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This administration campaigned on a promise to revive the coal industry in America.  It’s not going well for them. This month’s  Energy News  covers a recent federal decision that considered whether maintaining coal and nuclear "baseload" was necessary for reliable service.  Spoiler alert: it’s not.

Federal Regulators Reject Coal Bailout

When ICL’s energy program works with state energy regulators, we are working with the Public Utilities Commission. The Federal Energy Regulatory Commission or FERC is the analogous agency that regulates national matters. Both agencies review proposals from utilities and others about  how to build and operate the electric system to maintain affordable and reliable power.

FERC’s oversight includes setting administrative rules that govern how organized electricity markets operate. Unlike Idaho, where our utilities own power plants that serve customers, power plants in organized markets feed power into the market and utilities distribute that power to customers.  FERC rules govern the types of power plants in the market and the prices for each. The structure of these rules governs the type of power plants that actually operate.

Climate advocates engage in FERC rules so that  clean energy is priced fairly  compared with fossil resources, both in terms of providing energy and ensuring a reliable electric grid. Because of massive cost declines,  fossil fuel advocates can no longer claim that coal or nuclear is cheap. It’s just not.

Natural gas plants have been cheaper for years. Now renewable energy is even cheaper than gas. For example, Xcel Energy in Colorado recently released  prices for new solar and wind power, combined with batteries  to ensure reliability, which is  much cheaper than any possible fossil-fueled source.

Having lost on pricing, fossil fuel advocates are now  claiming that coal and nuclear plants are necessary to maintain a reliable system. You may have heard about Secretary of Energy Rick Perry’s notice of proposed rulemaking (NOPR) that asked FERC to provide financial incentives to power plants with 90 days of fuel supply onsite.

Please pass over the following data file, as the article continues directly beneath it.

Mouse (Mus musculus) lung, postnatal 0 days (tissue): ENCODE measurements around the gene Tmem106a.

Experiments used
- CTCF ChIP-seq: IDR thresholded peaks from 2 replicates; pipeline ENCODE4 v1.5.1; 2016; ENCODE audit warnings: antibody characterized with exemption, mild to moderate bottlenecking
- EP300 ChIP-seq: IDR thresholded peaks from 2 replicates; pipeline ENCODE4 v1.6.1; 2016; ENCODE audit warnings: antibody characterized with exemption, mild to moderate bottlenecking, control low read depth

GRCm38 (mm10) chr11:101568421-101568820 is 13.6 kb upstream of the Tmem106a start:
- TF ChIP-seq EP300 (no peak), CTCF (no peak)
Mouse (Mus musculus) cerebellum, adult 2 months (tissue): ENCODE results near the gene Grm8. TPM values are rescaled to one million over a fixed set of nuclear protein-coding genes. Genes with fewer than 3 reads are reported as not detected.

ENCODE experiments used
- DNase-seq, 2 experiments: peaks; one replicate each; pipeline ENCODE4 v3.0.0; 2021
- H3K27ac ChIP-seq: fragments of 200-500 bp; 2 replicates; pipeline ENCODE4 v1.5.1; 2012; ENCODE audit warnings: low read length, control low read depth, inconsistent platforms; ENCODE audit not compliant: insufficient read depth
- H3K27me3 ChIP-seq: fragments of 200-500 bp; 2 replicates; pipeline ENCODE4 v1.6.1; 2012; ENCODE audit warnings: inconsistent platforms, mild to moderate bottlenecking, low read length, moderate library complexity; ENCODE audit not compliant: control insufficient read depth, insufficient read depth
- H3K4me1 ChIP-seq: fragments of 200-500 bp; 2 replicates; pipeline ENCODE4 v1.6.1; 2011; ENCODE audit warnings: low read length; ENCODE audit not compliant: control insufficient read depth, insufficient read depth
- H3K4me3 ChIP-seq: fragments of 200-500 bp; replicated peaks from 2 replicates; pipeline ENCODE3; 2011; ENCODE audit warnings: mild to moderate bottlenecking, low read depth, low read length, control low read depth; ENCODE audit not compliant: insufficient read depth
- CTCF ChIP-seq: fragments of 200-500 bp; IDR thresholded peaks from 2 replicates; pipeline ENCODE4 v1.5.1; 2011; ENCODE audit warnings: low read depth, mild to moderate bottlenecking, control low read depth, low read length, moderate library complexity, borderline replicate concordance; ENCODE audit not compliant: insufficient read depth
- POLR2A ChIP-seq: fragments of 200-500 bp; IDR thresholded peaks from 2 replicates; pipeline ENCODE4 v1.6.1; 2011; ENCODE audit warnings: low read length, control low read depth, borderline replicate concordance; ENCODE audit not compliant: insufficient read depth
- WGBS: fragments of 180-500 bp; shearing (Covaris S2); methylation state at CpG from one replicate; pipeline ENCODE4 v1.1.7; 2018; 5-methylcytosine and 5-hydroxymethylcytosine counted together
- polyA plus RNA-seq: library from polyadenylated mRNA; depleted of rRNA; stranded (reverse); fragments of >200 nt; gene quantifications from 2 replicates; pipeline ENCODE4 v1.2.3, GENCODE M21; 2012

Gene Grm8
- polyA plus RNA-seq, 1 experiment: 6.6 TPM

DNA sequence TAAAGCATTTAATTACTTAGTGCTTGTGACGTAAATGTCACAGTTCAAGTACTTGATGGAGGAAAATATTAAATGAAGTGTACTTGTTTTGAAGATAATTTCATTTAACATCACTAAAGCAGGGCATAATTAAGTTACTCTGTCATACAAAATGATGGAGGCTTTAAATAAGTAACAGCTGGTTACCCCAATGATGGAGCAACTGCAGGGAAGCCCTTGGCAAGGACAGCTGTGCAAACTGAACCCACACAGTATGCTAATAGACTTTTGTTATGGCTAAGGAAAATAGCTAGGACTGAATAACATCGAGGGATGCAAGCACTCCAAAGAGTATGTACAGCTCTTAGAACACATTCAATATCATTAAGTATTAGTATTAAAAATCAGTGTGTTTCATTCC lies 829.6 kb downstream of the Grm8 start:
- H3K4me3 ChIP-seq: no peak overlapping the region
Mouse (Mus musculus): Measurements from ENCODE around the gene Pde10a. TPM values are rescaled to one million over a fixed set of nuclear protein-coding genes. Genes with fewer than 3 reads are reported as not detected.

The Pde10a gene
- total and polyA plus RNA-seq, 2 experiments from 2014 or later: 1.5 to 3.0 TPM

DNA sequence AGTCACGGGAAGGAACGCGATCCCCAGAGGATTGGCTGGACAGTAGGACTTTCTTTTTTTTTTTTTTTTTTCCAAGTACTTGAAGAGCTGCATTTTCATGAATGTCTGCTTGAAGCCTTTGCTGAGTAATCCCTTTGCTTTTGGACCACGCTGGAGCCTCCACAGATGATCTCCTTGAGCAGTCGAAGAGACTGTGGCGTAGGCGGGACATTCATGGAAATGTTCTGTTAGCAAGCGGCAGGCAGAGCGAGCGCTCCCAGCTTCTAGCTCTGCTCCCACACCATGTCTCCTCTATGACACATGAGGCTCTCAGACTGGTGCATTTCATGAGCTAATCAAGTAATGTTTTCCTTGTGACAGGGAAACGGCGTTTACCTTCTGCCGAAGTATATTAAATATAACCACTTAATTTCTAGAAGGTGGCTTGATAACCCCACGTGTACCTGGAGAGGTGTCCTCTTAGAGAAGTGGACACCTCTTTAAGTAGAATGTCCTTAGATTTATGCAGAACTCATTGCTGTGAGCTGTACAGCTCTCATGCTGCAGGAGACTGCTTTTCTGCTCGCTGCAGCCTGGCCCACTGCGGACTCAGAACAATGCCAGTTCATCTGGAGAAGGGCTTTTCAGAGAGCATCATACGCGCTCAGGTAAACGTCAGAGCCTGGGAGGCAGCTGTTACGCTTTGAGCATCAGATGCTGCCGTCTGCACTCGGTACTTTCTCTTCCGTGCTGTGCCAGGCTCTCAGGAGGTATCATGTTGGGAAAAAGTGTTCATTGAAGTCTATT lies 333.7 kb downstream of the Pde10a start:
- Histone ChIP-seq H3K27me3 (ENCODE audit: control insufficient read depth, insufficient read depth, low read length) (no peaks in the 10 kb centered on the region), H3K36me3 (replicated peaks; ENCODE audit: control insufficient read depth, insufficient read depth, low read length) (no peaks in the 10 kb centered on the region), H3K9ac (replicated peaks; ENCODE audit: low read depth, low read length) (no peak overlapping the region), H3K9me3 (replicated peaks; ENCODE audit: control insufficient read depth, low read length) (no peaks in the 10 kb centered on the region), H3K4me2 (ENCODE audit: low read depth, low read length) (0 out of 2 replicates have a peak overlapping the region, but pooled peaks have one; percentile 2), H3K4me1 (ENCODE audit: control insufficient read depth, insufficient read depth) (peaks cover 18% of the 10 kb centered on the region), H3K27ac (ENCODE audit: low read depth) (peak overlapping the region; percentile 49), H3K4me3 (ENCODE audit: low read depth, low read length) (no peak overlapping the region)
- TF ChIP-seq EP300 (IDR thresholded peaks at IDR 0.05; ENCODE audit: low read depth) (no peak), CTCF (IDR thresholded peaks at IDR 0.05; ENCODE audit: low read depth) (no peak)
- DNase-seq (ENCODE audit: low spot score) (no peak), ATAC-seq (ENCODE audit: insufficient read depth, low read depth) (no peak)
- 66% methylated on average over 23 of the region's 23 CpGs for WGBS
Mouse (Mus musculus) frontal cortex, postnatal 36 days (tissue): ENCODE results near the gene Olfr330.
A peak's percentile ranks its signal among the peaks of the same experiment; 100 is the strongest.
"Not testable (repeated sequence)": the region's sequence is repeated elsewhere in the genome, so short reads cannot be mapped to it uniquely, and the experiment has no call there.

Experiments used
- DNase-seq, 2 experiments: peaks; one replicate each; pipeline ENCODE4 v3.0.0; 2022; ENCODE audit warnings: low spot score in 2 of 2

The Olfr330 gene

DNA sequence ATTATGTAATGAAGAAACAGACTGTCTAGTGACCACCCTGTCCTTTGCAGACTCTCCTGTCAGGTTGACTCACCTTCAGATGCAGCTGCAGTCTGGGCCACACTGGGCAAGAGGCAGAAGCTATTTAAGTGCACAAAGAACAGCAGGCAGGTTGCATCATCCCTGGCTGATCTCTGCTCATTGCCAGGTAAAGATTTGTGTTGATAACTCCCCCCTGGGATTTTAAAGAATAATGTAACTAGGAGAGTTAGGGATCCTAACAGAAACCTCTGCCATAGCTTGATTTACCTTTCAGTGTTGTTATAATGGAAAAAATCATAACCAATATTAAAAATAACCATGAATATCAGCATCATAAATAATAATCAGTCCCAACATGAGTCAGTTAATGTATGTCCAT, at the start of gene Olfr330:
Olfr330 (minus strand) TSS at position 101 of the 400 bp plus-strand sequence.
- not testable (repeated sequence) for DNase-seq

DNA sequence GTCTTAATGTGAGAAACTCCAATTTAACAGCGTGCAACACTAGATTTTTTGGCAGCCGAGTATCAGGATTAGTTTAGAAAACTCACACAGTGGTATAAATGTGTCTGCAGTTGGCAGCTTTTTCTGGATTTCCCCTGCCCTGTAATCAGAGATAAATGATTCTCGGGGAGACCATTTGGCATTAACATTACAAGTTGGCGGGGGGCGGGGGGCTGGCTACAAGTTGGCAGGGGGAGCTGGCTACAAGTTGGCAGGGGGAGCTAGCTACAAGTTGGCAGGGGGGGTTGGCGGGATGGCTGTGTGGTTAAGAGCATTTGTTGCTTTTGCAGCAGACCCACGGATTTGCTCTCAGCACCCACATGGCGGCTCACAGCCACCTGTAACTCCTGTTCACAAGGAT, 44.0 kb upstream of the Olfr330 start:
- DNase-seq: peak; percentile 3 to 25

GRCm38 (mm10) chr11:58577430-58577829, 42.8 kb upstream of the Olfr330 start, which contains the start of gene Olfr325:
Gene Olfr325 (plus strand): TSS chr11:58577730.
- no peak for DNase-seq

My favorite energy journalist,  David Roberts, summarizes the plan  this way: "Perry wants utilities to pay coal and nuclear power plants for all their costs and all the power they produce,  whether those plants are needed or not."

FERC reviewed Perry’s coal bailout and last week rejected it unanimously. Essentially, the flood of commenters from across the energy industry explained that neither cost nor reliability concerns justified propping up expensive coal and nuclear power. In the words of former Secretary Ernest Moniz, there was "no identification of a public good  that merited putting the extra cost on the system.”

What This Means for Idaho’s Clean Energy Future

By saying no to Perry’s pro-coal NOPR, FERC reminded everyone that facts matter when it comes to keeping the lights on and power affordable. An impressive array of energy interests-from conservationists to major utilities-all explained that propping up coal at the FERC level would fundamentally  distort the market place and prevent clean energy development. More importantly, FERC concluded that coal and nuclear power are expensive now and not needed for reliability.

ICL’s job is to ensure that Idaho’s utilities and regulators use this information and national decision to  accelerate Idaho’s progress toward an affordable, reliable and clean energy system.

We have an opportunity to do so in the next six months as Avista seeks approval to be purchased by HydroOne, a utility from Ontario, Canada.  Avista plans to continue relying on the Colstrip coal plant in Montana, despite the majority of plant owners planning to shutter the plant much faster. As part of the approval, we are seeking assurances that HydroOne will address Avista’s Colstrip liability in a manner that  protects Idahoans from paying for expensive and unneeded coal plants.

Together We Make a Difference!

We must all stay vigilant to make sure that Idaho and the nation move toward a clean energy future. Here’s what you can do to make a difference:

  • Forward this blog to your friends and encourage them to  sign up for emails  (upper right corner of our homepage).
  • Text  4IDAHO  to  52886  to receive updates to your cell phone. ICL has an exciting new way to  let you know when and how to take important action!